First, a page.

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Lauriane Bourdiau October 20 2016

Have you ever dreamed of walking alongside the ghosts of Roman soldiers or wandering around remarkably well preserved ancient forts and ruins? Step back nearly two thousand years by exploring the Hadrian’s Wall Path across some of England’s most dramatic countryside.

Commissioned by UNESCO as a World Heritage Site in 1987, this 84-mile pathway stretches coast-to-coast from Wallsend in the east to Bowness-on-Solway in the west. Every step you take has archaeological significance so make sure to take some time off from walking, and treat yourself to some quality sightseeing!

Here are my suggestions for three perfect rest-days to immerse yourself in the former northwest frontier of the Roman Empire.

 

Chollerford – Chesters Roman Fort

Let’s start in Chollerford, a small village located only a 10 minute walk from Chesters Roman Fort and Museum, perhaps the best-preserved Roman cavalry fort in Britain. The fort was built in AD 124 during the first phase of construction on Hadrian’s Wall, and was aimed to guard the Roman bridge over the North Tyne River.

Ruins and remains from the three-hundred-year life of the fort are showcased at Chesters, and gives you the great pleasure of being thrown back in history. Waiting here is the most complete set of Roman baths in Britain, remains of a five hundred cavalry troop garrison, the headquarters, the Commander’s house, and much more.

Altars, jewellery, and religious artefacts are preserved in the Museum of Roman Finds, not forgetting Chester’s tearoom – a charming rest for weary legs, and a well-deserved afternoon treat!

 

Once Brewed – Housesteads & Vindolanda Roman Forts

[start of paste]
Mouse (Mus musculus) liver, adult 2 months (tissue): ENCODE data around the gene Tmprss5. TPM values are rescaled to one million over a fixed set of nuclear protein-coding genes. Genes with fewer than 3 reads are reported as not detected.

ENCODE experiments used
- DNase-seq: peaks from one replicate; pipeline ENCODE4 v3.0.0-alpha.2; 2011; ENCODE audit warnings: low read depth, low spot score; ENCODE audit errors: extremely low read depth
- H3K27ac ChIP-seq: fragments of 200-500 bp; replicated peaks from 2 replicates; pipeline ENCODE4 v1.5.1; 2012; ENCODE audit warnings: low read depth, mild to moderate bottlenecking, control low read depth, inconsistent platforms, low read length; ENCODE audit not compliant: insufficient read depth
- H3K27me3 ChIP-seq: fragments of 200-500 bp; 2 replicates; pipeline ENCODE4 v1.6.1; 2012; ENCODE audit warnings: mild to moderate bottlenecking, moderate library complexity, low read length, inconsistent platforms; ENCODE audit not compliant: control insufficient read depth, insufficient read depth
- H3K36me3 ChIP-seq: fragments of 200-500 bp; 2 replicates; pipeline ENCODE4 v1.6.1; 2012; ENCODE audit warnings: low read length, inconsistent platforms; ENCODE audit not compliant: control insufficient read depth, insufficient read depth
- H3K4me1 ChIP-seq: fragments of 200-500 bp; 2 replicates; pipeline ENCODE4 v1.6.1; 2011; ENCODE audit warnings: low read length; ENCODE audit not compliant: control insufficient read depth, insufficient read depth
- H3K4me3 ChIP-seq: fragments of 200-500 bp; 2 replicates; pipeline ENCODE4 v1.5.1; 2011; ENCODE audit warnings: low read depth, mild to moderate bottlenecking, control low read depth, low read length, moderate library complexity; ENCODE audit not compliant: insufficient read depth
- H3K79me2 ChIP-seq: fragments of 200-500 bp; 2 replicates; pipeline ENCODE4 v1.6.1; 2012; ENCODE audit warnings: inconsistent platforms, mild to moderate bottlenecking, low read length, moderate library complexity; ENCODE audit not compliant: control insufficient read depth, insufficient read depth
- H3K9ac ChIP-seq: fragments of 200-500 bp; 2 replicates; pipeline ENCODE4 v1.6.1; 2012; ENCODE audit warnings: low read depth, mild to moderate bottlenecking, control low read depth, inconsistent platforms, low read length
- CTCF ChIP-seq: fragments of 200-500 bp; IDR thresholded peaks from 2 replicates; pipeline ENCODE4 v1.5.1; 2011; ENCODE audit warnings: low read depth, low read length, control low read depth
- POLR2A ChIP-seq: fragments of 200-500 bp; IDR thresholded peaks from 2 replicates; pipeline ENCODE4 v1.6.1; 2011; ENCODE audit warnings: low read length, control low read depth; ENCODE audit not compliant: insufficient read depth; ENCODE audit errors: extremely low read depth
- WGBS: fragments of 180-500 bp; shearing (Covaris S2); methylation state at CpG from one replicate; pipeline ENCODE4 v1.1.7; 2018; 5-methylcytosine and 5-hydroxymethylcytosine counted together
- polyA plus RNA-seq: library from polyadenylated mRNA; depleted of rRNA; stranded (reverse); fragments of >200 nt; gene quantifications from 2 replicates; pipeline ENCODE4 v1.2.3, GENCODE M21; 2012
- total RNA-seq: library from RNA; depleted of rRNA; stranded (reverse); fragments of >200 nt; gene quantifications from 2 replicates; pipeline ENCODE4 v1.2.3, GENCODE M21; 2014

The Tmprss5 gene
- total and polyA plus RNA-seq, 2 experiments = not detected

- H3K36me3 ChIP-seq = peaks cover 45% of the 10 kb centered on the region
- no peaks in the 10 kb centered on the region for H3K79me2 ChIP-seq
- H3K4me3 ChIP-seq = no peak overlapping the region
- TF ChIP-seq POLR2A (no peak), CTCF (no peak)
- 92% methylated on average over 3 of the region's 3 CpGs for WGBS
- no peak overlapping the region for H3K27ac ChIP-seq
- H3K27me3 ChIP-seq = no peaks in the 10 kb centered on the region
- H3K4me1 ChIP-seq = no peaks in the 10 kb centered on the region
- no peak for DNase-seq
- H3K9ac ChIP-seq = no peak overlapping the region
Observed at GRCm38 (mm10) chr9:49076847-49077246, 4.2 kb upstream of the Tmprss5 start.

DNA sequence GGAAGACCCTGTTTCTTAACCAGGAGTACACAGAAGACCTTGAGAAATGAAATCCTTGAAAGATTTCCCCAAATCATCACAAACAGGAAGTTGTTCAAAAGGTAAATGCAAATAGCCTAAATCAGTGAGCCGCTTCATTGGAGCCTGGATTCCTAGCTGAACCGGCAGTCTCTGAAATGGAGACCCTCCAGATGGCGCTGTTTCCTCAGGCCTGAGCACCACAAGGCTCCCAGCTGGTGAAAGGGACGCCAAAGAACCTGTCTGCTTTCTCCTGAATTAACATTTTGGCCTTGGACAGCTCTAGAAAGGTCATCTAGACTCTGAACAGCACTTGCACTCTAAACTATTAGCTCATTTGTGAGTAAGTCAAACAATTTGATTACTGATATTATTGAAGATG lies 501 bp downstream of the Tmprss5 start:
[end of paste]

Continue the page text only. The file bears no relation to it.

Our second stopover takes us to Once Brewed: a tiny village on the south part of the Northumberland National Park. Popular as a sleeping place for walkers on the Hadrian’s Wall Path, Once Brewed is also the perfect base to start a circular walk leading you to two Roman sites.

First on the list is Housesteads, a former 800-men-strong garrison nested in a wild landscape, the remains of which exhibit some of the oldest toilets in the UK!

Vindolanda, to the south, has a very different feel to other sites along the Wall. Not only a massive frontier fort, but it was also a village that homed generations of soldiers and their families, long before the construction of Hadrian’s Wall itself.

With live excavations taking place every year, hidden stories and unique finds such as the famous ‘writing tablets’ are revealed, unfolding more details of daily life as time goes on.

 

Carlisle – An Entire Roman City!

Last but not least there is Luguvalium, the capital of Cumbria now better known as Carlisle!

By the mid-second century, Carlisle was one of the most important military bases in Roman Britain. The Romans arrived around 80 AD and established an imposing wooden fort from which they would march north in an attempt to invade “barbarian country”, Scotland. Soon, a civilian settlement grew up nearby and the fort acted as a staging post for the Roman troops, providing support for garrisons on Hadrian’s Wall.

As can well be imagined, a plethora of Roman tales are yet to be discovered in Carlisle. As it would be a shame to leave the city without taking a step into a more recent part of history, stop by the Castle, home to the ‘Licking Stones‘, the red-stoned Cathedral built in 1122, and the Tullie House Museum exhibiting its Roman Frontier Gallery.

This trio of iconic sites will make your journey through time an unforgettable experience.

Lauriane Bourdiau

P.S. Are you inspired to walk the Hadrian’s Wall Path for yourself? We offer packages from 5 to 8 days including carefully selected accommodation, baggage transfers, and guidebook/map.

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